by T.J. Coles, Counterpunch Waking Times

In July, Dmitry Rogozin, Director General of Roscosmos, cited the U.S. “retreat from principles of cooperation and mutual support” to justify Russia’s refusal to join the latest U.S. space initiative: to build lunar bases. Rogozin was likely referring to the U.S. refusal to renew the Intermediate-range Forces Treaty and its intention to back out of the Open Skies Treaty.

Russia responded by declaring that Venus is a “Russian planet.” The U.S. continues to reject Sino-Russian efforts to strengthen the Outer Space Treaty 1967, to prohibit the weaponization of space. Doing so would interfere with U.S. plans for “full spectrum dominance.”


Last week on 22 September, the National Aeronautical and Space Administration (NASA) signed a memorandum with the Department of Defense (DOD). The signers were NASA’s administrator, Jim Bridenstine, and the U.S. Space Force Chief of Operations General, John Raymond.

The signing of the memo took place in the broader context of NASA’s Artemis program. In December 2017, Donald Trump signed the Presidential Memorandum on Reinvigorating America’s Human Space Exploration Program. It was an update of Obama’s space policy, adding that the U.S. will: “Lead an innovative and sustainable program of exploration with commercial and international partners to enable human expansion across the solar system and to bring back to Earth new knowledge and opportunities.”

NASA’s Artemis program oversees the U.S. mission to exploit the moon, including the construction of the Artemis Base Camp at the lunar South Pole, probably near the Shackleton Crater. This will serve as a forerunner to building a base on Mars. It “builds on a half-century of experience and preparation to establish a robust human-robotic presence on and around the Moon,” says NASA. Artemis includes a Space Launch System and the Orion spacecraft. These operations will enable “U.S. commercial companies and international partners to further contribute to the exploration and development of the Moon.”

International partners, at present, include Canada, Japan, and the EU. Though, as we shall see, weaponization and competition remain serious threats to international peace and human survival. Other elements of the program include a Power and Propulsion Element (PPE) and the Habitation and Logistics Outpost (HALO), which Artemis hopes to finalize by 2023. The international efforts include deploying “science payloads” and CubeSats, as well as refueling the Gateway: an orbiting lunar outpost.


Contracts for the Human Landing System (HLS) have gone to Blue Origin, Dynetics (Leidos), and SpaceX. The HLS team includes Draper, Lockheed Martin, and Northrop Grumman. Draper will provide avionics, guidance, navigation, and software. The Integrated Lander Vehicle will launch on United Launch Alliance’s Vulcan heavy-lift rocket. Maxar Technologies will develop the PPE. HALO is an initial crew cabin for astronauts visiting the Gateway and will likely be built by Northrop. Pressurized and unpressurized cargo, including space instruments and food, will be delivered by SpaceX.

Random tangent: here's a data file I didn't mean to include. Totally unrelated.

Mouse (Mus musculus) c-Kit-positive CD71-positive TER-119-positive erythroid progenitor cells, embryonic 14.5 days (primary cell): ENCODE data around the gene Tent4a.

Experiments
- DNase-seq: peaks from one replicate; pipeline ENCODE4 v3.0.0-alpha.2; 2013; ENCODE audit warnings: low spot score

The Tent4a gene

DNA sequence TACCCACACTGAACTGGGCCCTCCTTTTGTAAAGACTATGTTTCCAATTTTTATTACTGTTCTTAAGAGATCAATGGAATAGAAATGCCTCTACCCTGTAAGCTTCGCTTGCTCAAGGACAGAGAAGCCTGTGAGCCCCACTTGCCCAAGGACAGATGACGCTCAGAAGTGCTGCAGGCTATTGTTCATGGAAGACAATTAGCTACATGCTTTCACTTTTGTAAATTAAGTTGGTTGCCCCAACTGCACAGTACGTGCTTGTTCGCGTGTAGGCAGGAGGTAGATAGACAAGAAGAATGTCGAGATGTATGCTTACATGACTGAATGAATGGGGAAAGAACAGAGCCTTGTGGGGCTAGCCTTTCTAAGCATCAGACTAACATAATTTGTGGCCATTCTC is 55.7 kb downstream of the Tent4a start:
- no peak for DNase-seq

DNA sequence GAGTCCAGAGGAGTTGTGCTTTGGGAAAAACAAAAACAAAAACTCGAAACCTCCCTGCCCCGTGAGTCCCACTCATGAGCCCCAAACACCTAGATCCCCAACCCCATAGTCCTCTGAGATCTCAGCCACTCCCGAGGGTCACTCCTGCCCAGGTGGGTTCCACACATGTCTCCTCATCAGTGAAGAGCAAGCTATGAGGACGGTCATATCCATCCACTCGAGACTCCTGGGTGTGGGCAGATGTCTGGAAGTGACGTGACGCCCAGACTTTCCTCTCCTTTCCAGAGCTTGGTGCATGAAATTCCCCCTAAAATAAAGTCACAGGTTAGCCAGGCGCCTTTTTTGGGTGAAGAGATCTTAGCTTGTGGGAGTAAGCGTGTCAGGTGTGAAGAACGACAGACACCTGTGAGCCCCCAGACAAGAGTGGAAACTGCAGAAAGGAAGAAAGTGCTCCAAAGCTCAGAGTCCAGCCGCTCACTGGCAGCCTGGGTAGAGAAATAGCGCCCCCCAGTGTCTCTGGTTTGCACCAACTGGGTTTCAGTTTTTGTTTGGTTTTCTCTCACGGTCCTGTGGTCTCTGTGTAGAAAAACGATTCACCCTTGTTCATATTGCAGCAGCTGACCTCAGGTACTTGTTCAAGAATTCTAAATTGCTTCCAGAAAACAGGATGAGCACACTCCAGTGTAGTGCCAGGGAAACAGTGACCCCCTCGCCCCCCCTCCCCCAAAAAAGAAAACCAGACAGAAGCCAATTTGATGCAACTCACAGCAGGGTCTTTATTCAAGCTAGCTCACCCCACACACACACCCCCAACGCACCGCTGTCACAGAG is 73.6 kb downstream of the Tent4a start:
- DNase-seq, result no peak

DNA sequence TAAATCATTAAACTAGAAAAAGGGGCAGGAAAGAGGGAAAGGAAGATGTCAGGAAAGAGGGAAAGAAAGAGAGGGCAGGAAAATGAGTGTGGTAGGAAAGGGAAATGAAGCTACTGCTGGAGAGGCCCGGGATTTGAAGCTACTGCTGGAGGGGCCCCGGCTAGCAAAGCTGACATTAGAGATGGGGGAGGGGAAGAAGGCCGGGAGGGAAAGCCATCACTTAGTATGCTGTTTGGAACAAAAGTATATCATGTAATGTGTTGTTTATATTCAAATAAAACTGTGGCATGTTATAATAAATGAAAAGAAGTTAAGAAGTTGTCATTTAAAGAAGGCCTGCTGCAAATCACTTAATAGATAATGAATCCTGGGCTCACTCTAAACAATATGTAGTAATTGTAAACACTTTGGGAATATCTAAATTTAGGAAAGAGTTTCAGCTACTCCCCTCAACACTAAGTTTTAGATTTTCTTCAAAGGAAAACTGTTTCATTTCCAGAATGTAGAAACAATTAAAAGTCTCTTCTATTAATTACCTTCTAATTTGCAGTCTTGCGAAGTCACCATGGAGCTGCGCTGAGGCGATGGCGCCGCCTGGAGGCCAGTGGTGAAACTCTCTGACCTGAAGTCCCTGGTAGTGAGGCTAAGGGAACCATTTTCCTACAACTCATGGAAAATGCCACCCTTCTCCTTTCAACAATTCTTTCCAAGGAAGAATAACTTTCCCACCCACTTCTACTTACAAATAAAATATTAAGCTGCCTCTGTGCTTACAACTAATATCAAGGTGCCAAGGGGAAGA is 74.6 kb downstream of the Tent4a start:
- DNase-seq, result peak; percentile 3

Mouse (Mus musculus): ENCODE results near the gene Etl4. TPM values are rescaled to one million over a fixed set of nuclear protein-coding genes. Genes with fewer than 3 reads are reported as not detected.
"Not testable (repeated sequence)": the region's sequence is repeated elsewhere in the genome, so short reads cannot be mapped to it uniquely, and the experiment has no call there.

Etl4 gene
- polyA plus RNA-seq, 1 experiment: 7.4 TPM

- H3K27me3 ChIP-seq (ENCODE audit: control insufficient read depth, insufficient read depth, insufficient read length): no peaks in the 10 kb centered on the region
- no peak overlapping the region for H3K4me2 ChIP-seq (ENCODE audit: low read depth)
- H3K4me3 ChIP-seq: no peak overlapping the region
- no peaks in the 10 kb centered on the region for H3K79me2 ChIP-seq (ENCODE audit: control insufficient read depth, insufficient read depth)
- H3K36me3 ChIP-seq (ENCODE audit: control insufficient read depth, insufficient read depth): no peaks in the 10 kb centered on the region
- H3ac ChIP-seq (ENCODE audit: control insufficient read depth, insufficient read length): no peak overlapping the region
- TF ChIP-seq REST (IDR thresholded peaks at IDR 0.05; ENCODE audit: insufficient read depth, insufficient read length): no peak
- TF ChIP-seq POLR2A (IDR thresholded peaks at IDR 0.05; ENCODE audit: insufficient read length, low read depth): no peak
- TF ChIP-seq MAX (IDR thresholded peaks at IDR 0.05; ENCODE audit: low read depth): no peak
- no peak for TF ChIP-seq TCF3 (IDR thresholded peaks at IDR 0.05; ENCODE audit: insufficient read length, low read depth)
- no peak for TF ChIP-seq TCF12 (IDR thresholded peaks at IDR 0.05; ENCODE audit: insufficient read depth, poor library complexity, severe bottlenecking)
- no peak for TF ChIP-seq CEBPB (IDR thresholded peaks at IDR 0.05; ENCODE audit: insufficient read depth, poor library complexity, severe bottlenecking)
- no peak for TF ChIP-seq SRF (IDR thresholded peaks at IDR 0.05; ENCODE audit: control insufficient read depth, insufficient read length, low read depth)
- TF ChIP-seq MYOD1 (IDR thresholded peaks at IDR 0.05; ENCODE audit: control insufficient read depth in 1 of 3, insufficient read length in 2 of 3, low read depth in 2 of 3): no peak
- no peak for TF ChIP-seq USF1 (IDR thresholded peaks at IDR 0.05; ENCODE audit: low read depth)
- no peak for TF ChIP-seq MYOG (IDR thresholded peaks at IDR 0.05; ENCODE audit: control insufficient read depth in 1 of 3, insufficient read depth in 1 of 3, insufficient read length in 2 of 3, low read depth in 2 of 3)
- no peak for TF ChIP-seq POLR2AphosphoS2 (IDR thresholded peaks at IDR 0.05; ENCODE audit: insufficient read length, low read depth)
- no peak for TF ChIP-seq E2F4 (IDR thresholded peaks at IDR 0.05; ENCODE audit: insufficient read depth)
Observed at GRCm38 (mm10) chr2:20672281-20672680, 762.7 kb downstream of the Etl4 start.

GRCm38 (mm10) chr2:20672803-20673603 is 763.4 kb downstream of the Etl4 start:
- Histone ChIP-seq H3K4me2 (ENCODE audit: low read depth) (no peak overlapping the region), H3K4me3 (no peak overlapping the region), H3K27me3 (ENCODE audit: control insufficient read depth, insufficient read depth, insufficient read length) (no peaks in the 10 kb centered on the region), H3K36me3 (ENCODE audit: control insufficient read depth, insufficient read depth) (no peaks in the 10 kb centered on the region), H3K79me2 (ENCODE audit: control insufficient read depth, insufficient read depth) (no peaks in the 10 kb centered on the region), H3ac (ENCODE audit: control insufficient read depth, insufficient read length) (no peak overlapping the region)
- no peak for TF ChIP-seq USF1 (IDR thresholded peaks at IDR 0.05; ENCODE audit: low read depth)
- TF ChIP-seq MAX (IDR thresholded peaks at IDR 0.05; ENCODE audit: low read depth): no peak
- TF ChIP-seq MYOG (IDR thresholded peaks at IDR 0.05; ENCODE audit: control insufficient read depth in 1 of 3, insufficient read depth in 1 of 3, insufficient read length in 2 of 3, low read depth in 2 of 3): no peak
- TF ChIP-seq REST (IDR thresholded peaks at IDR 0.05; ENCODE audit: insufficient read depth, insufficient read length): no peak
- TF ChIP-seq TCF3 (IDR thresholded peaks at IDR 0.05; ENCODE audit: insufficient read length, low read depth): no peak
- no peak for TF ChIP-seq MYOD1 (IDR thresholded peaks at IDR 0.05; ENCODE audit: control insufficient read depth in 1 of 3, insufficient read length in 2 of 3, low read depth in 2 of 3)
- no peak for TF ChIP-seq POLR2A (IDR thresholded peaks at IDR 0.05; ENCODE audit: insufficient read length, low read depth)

The recent NASA-DOD memorandum of understanding references the proposed lunar base and says that NASA and the Space Force “reaffirm and continue their rich legacy of collaboration in space launch, in-space operations, and space research activities, all of which contribute to the Parties’ separate and distinct civil and defense endeavors”—the latter are classified. The Space Force will act as the NASA’s guarantor. Space Force’s responsibilities “include developing military space systems and doctrine, as well as presenting space forces to support the warfighting Combatant Commands.” The memo reiterates common NASA-DOD interests.

The memo also seeks to establish a Foundation for Broad Collaboration. General Raymond says: “A secure, stable, and accessible space domain underpins our nation’s security, prosperity and scientific achievement. Space Force looks forward to future collaboration, as NASA pushes farther into the universe for the benefit of all.” The Space Force states that it “will secure the peaceful use of space, free for any who seek to expand their understanding of the universe, by organizing, training and equipping forces to protect U.S. and allied interests in space.” “Peace” means U.S. dominance unimpeded by commercial rivals, like China, India, and Russia.


As the BBC acknowledges: “Many practical products developed by NASA during the Apollo years are well known: cordless drills, PV (solar) panels, freeze-dried food, thermal insulation material, heat coatings and so on.” Having learned their craft at the Fairchild Semiconductor company, NASA scientists formed Intel, which later worked on personal computers with Microsoft. The so-called Apollo Effect, in reference to the first moon landing, indirectly and reportedly inspired Tim Berners-Lee, who is credited with creating the World Wide Web, Jeff Bezos of Amazon, and Elon Musk of SpaceX, which is now contracted to work on the latest program…


Military Bases On The Moon – U.S. Plans To Weaponize The Earth’s Satellite

F. Kaskais Web Guru

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